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post >> When Does Your obligation to Pay Child Support End – Support for Adult Children

When Does Your obligation to Pay Child Support End – Support for Adult Children


In Ontario, the age of majority is 18- that is, a person of that age is in the eyes of the law an adult and has all the rights and responsibilities of an adult. That must mean that a parent’s obligation to pay child support for that child ends on that date, correct? Some people are surprised to learn that the legal obligation to support a child does not in fact terminate when that child reaches the age of majority.

The most common situation of course is when a child continues in school past the age of 18. There are two statutes in Ontario that give the Court the power to order support for adult children. The Divorce Act stipulates that a parent has a responsibility to pay support for a child who is over 18 but unable to withdraw from a parent’s change due to illness, disability or other cause. The Court have defined “other cause”, to include pursuing a post-secondary school education. The second statute, the Family Law Act, explicitly provides that the parent’s obligation to support a child continues when the child is enrolled in a full-time program of education.

Why support an adult child? The rationale for a child support obligation to begin with is that society expects parents to support children until the child can be self-supporting. In today’s economy, persons require more and more education to achieve that status. Therefore, the legislature and the Courts have imposed a continuing obligation on parents to support their children through post- secondary school, so that they can acquire the skills to be financially independent.

There are two components of child support in these circumstances:

  1. The Table support and
  2. s. 7 Expenses

The Table amount is a fixed amount payable to the other parent each month based on the payor’s income. The Child Support Guidelines provides the amount for an adult child is first determined by the Tables, as if the child is under the age of majority. There is a presumption that that is the correct amount. However, the presumption can be displaced if the Court feels that the amount is not appropriate; for example, if the child is away attending school during the school year, it may not be appropriate to pay the Table amount to the parent with whom the child only resides in the summer months.

The second component of child support are expenses under Section 7 of the Child Support Guidelines. This section provides that a child support order can include an amount to cover post-secondary education expenses such as tuition, books and residency. The guiding principle in this section is that the expense is shared in proportion to the parent’s incomes after deducting from the expense, the contribution, if any, from the child. However, unlike Table Support, the Court may consider the parent’s ability to contribute to that expenses There may therefore be an expectation that an adult child contributes to some extent to their university expenses. What is a reasonable contribution to their own expenses will depend on the resources of the child and the parents, the expectations of the family and the opportunities for the child to earn income. The analysis for child support for an adult child seeking support may therefore require disclosure of the child’s finances, in order to ascertain what is a reasonable contribution to these expenses. Depending on the financial circumstances of the parents, it may also be reasonable to require that the child apply for student loans.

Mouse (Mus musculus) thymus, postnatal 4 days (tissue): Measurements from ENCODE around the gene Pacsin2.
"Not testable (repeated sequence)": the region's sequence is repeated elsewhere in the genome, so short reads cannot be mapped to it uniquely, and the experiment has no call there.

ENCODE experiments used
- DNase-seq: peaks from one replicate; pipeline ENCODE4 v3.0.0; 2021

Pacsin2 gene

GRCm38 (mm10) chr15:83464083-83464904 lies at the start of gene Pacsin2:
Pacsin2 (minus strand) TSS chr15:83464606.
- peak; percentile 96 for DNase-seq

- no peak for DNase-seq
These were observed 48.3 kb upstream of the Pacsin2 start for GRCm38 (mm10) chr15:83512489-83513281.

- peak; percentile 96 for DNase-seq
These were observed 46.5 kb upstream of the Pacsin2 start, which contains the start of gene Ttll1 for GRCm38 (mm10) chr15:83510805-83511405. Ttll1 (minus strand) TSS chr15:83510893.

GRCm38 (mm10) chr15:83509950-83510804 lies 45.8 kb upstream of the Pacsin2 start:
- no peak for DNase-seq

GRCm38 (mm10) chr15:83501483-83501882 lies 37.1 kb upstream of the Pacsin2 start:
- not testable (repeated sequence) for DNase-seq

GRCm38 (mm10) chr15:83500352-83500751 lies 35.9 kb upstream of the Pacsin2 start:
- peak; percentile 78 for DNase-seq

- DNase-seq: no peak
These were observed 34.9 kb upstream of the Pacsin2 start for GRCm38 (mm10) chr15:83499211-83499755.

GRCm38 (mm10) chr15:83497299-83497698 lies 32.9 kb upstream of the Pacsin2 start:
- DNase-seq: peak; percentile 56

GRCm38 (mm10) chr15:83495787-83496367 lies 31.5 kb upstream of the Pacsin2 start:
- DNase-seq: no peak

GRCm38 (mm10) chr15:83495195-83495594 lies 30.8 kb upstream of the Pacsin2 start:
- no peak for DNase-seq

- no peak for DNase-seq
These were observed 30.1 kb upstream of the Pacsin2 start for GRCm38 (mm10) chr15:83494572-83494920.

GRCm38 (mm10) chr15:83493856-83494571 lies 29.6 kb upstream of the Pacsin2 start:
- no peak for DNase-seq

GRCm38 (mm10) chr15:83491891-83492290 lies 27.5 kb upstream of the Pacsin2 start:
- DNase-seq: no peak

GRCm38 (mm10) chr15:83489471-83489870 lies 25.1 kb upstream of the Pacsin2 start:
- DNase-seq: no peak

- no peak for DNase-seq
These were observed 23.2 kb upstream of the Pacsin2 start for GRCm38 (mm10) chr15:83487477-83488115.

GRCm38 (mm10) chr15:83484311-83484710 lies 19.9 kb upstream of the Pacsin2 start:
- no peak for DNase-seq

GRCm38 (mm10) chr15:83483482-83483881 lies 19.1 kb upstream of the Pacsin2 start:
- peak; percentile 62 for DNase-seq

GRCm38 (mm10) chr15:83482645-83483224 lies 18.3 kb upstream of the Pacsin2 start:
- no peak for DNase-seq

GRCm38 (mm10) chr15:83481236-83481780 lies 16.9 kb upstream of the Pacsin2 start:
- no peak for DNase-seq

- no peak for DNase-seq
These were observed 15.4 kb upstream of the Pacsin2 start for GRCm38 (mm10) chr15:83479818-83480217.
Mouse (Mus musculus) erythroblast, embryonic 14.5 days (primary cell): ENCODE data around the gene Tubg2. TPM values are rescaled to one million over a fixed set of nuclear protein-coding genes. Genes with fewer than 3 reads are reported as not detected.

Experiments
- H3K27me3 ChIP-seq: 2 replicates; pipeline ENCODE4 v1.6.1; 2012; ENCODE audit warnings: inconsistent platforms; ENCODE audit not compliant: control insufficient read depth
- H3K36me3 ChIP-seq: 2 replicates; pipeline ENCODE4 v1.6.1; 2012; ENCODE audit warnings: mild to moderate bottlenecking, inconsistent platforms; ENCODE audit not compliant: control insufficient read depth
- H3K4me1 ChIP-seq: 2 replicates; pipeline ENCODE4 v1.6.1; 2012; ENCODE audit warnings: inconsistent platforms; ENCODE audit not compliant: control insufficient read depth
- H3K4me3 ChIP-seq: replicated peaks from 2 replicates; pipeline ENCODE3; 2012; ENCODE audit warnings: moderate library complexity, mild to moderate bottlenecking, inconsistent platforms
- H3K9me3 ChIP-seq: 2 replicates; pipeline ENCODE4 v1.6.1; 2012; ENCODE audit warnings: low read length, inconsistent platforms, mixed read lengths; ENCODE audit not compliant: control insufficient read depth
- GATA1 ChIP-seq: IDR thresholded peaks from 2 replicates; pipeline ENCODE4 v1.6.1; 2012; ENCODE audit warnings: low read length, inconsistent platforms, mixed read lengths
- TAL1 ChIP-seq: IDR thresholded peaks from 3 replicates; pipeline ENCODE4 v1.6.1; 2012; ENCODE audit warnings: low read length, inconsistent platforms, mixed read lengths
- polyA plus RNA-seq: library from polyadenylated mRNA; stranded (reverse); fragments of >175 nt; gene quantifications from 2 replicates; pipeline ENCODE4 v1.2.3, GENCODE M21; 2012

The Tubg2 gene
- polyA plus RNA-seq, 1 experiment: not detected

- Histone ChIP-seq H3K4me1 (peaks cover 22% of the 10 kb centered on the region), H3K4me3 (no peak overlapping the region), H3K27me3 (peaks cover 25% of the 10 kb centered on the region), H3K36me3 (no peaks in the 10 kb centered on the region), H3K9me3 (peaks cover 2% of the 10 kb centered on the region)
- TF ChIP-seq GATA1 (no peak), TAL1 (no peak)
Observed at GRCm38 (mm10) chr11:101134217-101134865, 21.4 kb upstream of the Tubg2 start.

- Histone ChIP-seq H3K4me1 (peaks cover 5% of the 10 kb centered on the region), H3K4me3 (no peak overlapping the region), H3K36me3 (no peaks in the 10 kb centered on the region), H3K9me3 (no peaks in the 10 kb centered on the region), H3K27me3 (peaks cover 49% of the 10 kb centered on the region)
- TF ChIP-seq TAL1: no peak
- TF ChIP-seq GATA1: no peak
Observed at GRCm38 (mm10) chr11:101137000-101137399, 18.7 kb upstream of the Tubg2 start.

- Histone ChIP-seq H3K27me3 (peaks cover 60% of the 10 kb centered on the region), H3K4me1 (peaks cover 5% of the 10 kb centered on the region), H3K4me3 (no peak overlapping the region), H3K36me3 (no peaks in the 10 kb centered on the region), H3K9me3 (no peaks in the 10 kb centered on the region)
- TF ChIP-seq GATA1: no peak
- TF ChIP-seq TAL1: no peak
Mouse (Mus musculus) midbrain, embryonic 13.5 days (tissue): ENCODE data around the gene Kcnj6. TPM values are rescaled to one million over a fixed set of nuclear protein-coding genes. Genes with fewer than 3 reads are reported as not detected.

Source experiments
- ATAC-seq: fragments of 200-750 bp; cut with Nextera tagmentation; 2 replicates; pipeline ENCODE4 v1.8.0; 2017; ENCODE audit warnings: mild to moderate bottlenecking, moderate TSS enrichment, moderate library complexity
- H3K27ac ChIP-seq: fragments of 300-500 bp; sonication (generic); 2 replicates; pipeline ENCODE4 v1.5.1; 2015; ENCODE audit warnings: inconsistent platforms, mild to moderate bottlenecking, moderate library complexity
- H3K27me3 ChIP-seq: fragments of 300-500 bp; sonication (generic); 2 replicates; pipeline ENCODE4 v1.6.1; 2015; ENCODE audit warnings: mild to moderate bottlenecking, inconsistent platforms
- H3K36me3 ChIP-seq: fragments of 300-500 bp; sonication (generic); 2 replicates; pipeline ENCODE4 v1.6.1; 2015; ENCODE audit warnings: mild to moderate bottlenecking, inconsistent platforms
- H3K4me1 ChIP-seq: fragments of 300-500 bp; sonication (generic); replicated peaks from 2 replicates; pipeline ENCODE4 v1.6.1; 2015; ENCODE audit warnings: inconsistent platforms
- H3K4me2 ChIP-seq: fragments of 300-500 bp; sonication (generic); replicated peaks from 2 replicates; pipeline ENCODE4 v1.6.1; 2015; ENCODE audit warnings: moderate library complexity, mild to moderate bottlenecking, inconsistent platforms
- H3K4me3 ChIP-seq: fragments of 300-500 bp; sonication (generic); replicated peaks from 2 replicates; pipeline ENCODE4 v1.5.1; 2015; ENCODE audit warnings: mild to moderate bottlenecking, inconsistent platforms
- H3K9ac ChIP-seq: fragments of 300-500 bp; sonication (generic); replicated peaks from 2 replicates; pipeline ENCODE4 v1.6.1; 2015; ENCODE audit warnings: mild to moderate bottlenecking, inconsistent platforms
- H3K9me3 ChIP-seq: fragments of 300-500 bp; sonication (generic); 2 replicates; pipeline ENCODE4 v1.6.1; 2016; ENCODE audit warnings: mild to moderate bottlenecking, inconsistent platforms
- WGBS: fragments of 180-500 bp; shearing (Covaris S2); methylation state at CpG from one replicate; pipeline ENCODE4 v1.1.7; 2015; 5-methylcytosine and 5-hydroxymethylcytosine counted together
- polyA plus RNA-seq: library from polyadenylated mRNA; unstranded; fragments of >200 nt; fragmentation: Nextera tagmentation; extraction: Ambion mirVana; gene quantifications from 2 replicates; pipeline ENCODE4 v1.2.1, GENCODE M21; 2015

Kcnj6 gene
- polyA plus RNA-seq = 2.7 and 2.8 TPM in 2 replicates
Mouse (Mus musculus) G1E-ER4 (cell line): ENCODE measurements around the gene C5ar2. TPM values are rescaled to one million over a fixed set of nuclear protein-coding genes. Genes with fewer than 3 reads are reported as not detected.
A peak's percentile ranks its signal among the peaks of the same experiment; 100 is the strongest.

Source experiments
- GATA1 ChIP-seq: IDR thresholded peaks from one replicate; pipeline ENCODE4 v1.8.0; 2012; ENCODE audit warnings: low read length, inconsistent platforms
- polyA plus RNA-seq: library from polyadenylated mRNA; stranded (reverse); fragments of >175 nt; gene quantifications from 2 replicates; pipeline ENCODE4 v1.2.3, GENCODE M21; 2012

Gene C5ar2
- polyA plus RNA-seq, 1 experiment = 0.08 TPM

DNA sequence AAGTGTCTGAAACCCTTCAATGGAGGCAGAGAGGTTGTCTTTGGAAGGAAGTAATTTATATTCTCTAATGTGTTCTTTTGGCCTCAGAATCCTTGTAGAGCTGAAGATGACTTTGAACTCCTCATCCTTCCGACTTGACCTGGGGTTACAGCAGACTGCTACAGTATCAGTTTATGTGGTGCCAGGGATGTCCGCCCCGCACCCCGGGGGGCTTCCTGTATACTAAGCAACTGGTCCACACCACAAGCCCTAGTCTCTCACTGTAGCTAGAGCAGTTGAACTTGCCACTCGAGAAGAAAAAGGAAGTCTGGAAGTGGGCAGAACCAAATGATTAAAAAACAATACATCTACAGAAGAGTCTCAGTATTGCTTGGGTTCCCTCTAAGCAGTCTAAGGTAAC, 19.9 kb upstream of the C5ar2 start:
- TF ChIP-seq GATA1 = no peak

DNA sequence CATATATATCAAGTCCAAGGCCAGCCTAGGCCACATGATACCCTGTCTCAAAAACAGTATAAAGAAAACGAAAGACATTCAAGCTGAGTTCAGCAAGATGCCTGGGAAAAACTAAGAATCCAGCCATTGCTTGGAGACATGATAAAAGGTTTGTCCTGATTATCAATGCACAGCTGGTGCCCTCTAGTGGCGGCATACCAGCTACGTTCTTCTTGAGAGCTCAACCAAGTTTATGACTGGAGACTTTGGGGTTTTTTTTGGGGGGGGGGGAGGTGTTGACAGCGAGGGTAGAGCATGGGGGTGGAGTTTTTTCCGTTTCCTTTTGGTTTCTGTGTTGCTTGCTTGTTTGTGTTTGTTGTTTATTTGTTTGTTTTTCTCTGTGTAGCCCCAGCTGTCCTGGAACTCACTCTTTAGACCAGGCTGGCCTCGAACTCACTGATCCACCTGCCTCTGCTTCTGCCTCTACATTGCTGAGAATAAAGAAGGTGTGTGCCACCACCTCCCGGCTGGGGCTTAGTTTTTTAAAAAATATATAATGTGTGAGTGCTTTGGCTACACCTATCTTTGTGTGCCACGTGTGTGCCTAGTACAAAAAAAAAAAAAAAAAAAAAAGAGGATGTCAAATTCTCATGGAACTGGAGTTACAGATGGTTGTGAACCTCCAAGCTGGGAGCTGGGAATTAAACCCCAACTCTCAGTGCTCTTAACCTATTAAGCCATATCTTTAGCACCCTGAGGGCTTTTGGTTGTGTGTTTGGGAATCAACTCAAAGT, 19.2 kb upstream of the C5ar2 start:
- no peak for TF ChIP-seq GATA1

Does this mean that a parent must support a child through any level of education, for any period, and for any program of education? No- there are limits. The following general principles have emerged from the cases deciding this issue:

  • An adult child will usually be supported at least for his or her first level of post-secondary education.
  • The Court will look at the child’s academic success- is the child applying his or herself? Given the grades of the child that the child is achieving, is the educational program realistic?
  • The Court will look at the legitimacy of the child’s career path- an engineering degree is one thing, but post-graduate work in basket weaving obviously may not warrant continued support.
  • As a child becomes more educated, the courts are less likely to award support and child is required to contribute more towards their educational expenses.
  • If the parents are well educated it is more likely that the child will be supported to a similar level of education as the parents; and
  • Payments can be made directly to the child; however, this is ordered in exceptional circumstances.

We are often asked by clients whether they should commit in a Separation Agreement to sharing of s. 7 university expenses in a fixed proportion. When the children are many years from starting university, we think it is best not to do so. A commitment made in a Separation Agreement will be enforced, unless there is some unforeseen change. The parent would then be committing his or herself to an expense of an unknown amount and an unknown duration. It is better to address that issue when the amount and duration of the expense is ascertained, and when the parties can concretely assess the child’s potential contribution to these expenses.

Child support for adult children after separation or divorce is not straightforward. If you have any questions with respect to this issue, please contact us at to arrange a consultation.

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